Re: [isabelle] Large theories

Dear Stanislav,

I had a similar problem when checking some objects that came out of the Kepler conjecture proof where I had 5 definitions of lists of (in total) 20.000 graphs. Isabelle choked on those when inputting them as an HOL definition. This is what I did instead:

1. I first defined those lists in ML files so they could be read by by the PolyML parser. Then I used some magic to import those ML definitions as HOL definitions. Here is the magic code:
Code_Runtime.polyml_as_definition performs that conversion. You would need to adapt this to your own situation. It worked because the types used on the ML existed on the HOL level: integers and lists.

2. To reduce the time to check the objects I wrote the checker in the executable subset of HOL. The final theorems
were proved with "eval", a proof method that compiles executable theorems to ML and runs them there, i.e. reduces them to true or false. (The fact that the definitions were initially made in ML is orthogonal to the final proof by ML.)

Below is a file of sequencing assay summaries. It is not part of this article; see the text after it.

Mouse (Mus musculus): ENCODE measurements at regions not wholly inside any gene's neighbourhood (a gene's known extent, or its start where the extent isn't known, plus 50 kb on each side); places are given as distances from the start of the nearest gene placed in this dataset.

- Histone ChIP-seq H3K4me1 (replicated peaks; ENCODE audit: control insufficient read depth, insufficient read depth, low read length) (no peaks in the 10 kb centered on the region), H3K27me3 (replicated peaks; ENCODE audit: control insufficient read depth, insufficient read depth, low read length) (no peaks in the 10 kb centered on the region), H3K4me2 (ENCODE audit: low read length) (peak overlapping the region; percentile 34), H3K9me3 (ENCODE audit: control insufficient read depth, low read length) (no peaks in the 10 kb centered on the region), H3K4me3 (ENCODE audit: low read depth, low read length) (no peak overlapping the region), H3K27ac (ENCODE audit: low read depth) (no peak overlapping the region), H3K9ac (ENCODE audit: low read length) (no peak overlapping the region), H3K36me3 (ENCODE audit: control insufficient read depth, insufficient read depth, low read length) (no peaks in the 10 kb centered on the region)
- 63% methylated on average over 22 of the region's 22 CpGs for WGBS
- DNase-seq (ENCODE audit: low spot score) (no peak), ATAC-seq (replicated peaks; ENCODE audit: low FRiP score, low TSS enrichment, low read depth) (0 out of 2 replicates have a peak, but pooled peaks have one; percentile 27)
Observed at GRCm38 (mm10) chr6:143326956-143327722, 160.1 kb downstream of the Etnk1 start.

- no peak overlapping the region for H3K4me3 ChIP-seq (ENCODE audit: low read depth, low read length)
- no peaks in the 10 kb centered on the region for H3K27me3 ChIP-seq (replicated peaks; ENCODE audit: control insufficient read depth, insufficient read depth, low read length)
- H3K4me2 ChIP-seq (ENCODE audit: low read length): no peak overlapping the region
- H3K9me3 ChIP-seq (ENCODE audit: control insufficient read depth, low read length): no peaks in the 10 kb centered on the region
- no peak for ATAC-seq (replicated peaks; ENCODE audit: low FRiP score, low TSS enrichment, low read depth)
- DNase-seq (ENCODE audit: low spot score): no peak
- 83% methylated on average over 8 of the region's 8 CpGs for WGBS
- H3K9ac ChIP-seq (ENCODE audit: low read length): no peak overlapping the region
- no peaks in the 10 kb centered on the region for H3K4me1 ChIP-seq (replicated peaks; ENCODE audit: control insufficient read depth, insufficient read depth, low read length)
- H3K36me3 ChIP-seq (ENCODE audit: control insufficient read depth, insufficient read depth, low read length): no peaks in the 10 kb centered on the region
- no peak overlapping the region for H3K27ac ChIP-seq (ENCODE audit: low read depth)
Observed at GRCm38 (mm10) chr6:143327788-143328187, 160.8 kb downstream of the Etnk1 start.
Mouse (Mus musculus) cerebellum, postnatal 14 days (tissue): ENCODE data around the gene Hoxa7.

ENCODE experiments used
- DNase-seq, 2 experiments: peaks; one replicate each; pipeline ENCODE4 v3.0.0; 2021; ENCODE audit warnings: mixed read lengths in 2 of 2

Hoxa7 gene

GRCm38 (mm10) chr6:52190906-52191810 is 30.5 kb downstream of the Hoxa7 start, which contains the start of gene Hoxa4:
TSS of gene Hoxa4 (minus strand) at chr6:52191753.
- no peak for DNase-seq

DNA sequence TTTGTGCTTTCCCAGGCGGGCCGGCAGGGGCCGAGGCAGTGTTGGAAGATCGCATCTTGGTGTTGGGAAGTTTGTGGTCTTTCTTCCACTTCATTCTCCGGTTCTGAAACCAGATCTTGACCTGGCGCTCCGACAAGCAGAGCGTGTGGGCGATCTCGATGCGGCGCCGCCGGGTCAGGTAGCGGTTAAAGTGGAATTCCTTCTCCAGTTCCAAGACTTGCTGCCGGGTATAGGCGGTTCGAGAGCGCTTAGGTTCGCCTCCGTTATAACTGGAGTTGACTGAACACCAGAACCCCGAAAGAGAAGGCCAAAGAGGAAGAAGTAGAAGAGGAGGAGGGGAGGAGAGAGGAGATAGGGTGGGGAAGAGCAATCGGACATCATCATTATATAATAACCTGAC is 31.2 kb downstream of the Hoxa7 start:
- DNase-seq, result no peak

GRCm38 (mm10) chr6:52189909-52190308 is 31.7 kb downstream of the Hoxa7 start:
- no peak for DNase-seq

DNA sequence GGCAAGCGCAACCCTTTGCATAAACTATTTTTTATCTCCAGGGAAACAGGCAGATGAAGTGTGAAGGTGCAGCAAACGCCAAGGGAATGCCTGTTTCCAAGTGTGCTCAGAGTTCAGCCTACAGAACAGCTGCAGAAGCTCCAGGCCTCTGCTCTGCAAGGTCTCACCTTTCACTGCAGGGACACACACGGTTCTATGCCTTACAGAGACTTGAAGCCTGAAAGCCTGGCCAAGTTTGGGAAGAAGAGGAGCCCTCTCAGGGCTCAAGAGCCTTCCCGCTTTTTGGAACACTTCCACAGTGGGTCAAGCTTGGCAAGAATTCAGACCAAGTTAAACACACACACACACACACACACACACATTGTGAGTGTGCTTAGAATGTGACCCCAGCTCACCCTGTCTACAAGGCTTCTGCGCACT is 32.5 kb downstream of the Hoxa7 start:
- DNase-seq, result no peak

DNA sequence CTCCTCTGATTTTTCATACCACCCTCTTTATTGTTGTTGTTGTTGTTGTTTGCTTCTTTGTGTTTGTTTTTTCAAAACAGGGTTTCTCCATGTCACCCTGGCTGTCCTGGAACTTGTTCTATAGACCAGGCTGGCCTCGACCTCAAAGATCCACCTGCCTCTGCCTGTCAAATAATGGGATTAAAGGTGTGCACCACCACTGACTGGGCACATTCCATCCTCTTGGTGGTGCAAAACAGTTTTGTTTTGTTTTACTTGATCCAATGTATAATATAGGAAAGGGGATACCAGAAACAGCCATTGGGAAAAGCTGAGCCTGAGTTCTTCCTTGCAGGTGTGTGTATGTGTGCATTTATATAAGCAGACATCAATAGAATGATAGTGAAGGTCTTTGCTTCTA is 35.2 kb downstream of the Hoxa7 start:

On 06/06/2016 20:44, ÐÑÐÐÐÑÐÐÐ ÐÐÐÐÐÐÐÑÐÐÐÑ ÐÐÐÑÐÐÐ wrote:

I'm working on a verification of properties of a large set containing
approximately 2 million objects. Each object is relatively simple.
These objects were constructed by a computer program; now I want to prove
that the result of the program is correct.
My plan is
  1. to define 2 million objects.
  2. to prove properties of every object (that is I need 2 million lemmas).
Each lemma has <=500 steps, each step is relatively simple. That is, I need
approx. 500*2mln = 1billion simple steps.
I'm going to generate the proofs for all that lemmas by another computer

Has anybody worked with specifications of this size?
Is it practical to conduct a proof of this size in Isabelle/HOL? If yes,
can you recommend how to organize the proof? If no, can you suggest other
verification tools?

My experiments show that it is impractical to define a set of 2 million
objects in Isabelle/HOL (Isabelle allocates a lot of memory and the
computation time is large).
I found that many small-size definitions are easier to handle than one
large definition. E.g. I was able to define 20 000 sets a1,...,a20000
containing 100 elements and then define 200 sets b1,...,b200 (each being a
union of 100 sets a_{100*i+1},...,a_{100*i+200}), and finally define a set
C as a union of b1,...,b200. But for aesthetic reasons I don't like it.
Moreover, given the speed of Isabelle, I'm not sure that proofs of 2
million lemmas can be conducted in a reasonable time (say, less than two

Any ideas?


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